How important is responsive web design?
Sometimes, in the mornings, I lie in bed and read tweets on my Twitter app. I bought my first smartphone this year; my old, simple phone of three years officially died, so I figured I might as well splurge and get a smartphone. On my old phone, I viewed the web in simplified form even though I had Opera mobile. Nowadays, I view the web in its full form. I usually only view the web when said sites are tweeted. I never understood why so many people were into this new fad, as I previously called it, known as “responsive design” until I owned and viewed blogs on a smartphone.
What is responsive design?
I couldn’t figure out how to word it myself, so I reached out to my friends on Twitter.
“The practice of designing websites to optimise viewing on a range of screen widths.” — Georgie
“A format that zooms in/out to a readable viewing depending on screen size so it’s compatible on all devices.” — Desiree
You can view it in action by resizing your window whilst on this blog.
Why use it?
If you share your new posts (or any post) via social media, chances are those visitors will be using a tablet, smartphone or another device your theme doesn’t necessarily fit. Your blogs will be much more convenient to view when you responsify them!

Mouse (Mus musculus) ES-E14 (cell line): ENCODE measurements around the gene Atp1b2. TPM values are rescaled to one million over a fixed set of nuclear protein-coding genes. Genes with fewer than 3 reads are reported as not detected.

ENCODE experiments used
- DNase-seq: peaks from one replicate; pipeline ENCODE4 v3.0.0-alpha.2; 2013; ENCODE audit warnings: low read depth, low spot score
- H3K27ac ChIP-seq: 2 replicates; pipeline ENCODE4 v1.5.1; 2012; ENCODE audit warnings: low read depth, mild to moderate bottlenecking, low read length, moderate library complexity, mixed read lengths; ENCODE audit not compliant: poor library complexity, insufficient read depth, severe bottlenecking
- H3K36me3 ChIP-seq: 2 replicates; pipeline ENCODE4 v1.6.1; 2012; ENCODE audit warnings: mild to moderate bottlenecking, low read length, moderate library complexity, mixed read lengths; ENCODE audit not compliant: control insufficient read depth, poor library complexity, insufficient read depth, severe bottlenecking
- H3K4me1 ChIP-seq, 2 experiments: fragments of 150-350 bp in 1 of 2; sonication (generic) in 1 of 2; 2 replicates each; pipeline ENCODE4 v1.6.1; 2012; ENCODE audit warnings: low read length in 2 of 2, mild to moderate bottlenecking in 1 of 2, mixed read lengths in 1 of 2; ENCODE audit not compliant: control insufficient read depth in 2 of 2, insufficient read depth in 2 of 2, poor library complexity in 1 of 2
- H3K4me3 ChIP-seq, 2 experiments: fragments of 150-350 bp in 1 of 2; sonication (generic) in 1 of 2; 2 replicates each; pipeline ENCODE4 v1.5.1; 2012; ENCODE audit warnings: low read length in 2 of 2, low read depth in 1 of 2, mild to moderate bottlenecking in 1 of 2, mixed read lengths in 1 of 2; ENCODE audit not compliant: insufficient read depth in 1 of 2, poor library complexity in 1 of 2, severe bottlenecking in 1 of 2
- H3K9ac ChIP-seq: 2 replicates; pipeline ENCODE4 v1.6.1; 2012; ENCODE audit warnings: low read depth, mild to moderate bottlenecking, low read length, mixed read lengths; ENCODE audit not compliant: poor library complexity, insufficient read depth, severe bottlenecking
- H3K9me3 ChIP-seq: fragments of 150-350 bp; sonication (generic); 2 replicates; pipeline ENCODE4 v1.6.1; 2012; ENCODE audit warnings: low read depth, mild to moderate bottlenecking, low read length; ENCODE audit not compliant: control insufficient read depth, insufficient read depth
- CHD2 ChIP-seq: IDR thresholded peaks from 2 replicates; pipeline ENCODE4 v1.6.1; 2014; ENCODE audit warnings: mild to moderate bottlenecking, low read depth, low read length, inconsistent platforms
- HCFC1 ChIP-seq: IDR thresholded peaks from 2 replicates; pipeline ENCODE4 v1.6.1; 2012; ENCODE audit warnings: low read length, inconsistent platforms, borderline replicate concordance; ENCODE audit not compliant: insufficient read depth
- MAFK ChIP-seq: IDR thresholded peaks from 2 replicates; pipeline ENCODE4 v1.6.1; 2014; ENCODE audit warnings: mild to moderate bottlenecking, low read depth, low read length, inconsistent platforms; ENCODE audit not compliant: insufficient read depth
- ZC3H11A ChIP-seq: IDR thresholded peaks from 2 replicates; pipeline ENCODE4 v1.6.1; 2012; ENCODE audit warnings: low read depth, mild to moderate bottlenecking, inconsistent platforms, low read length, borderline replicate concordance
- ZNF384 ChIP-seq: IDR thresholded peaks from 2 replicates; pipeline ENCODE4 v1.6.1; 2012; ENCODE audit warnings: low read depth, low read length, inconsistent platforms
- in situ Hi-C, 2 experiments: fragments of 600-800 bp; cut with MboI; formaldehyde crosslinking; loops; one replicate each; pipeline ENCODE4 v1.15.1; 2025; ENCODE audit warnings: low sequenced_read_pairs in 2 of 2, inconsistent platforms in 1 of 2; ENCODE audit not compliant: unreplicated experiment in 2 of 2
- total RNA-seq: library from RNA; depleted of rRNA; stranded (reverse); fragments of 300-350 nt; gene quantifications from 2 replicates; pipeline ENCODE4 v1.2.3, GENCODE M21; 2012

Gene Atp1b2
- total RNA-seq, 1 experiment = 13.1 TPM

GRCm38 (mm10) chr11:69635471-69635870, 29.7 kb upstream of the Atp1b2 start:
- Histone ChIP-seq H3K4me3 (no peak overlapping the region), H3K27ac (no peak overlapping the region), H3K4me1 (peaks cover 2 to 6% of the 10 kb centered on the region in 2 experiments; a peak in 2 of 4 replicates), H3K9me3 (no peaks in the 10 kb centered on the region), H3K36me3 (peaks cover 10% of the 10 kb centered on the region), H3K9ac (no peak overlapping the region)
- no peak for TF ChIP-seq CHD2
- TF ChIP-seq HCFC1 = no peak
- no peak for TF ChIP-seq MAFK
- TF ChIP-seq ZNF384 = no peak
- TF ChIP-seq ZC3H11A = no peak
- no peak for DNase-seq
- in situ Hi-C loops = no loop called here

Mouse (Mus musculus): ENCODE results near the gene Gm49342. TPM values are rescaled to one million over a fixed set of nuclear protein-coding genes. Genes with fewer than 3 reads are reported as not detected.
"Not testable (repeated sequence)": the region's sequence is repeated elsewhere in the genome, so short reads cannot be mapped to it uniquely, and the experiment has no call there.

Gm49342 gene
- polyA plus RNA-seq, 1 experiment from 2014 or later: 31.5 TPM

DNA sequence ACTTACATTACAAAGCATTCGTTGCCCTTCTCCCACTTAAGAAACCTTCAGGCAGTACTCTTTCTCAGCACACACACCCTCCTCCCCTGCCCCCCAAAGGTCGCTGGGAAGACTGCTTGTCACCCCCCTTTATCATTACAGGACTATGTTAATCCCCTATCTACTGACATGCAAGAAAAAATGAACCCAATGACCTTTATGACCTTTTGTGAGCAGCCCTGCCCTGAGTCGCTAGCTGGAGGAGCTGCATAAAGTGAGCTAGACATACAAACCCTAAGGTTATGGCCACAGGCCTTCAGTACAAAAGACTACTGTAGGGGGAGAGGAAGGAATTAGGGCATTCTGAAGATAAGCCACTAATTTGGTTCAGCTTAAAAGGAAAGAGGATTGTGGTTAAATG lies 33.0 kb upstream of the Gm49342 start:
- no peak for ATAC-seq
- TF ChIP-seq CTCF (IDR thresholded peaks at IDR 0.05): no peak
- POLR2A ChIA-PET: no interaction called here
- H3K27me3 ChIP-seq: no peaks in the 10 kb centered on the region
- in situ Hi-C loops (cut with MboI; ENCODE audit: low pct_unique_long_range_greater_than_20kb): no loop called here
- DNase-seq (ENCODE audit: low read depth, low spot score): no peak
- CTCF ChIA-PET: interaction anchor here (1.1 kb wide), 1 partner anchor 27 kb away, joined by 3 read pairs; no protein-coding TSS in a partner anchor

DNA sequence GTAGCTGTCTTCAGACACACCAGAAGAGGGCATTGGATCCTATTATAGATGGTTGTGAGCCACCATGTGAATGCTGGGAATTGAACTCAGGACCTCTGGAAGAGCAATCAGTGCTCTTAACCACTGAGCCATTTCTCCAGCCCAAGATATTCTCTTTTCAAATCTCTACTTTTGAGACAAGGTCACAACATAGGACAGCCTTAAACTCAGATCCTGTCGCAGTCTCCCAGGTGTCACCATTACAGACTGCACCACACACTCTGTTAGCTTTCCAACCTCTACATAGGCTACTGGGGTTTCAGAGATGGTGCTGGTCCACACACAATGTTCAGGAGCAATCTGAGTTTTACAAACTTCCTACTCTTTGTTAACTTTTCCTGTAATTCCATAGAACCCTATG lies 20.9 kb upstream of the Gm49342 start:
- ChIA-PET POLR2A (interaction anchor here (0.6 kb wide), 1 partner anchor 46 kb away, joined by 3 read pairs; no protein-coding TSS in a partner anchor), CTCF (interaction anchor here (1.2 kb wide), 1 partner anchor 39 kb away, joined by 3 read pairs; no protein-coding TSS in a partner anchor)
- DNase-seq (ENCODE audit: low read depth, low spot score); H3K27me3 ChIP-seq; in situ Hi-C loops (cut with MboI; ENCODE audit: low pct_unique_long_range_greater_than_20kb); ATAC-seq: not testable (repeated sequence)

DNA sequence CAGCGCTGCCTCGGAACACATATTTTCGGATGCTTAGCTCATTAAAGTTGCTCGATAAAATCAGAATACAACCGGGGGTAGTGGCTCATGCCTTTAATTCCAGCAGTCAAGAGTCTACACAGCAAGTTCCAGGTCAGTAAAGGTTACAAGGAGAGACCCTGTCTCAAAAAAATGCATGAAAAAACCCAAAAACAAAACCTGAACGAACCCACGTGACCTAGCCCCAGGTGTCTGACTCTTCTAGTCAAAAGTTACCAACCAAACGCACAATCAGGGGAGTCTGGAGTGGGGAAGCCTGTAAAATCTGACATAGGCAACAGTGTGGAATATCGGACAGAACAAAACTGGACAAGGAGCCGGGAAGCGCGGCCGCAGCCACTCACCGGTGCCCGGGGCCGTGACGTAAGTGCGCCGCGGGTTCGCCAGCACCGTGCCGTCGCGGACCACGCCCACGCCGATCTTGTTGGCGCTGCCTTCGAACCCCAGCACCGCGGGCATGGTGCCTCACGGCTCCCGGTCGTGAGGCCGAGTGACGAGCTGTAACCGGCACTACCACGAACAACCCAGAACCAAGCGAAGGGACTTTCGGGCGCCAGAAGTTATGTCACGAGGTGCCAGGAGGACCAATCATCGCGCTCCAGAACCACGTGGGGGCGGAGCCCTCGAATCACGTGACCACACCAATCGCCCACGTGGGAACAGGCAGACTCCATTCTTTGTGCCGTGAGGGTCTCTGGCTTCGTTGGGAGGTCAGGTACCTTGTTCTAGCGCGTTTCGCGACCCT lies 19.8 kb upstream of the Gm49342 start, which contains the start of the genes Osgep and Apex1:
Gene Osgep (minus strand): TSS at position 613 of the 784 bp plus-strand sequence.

Otherwise, imagine viewing your blog on a tiny screen. Is it easy to navigate?
How do I learn more?
I’m not a pro at it, so I can’t exactly give any tutorials yet. I only learned how to make responsive columns on my blogroll page after a few days of wanting to pull out my hair in frustration.
I did, however, find some helpful sites on it:
- Responsify.it — Generate a responsive template, then edit to your liking.
- Responsive Web CSS — This generator is a little more detailed and specific.
- Smashing Magazine also has a list of tutorials.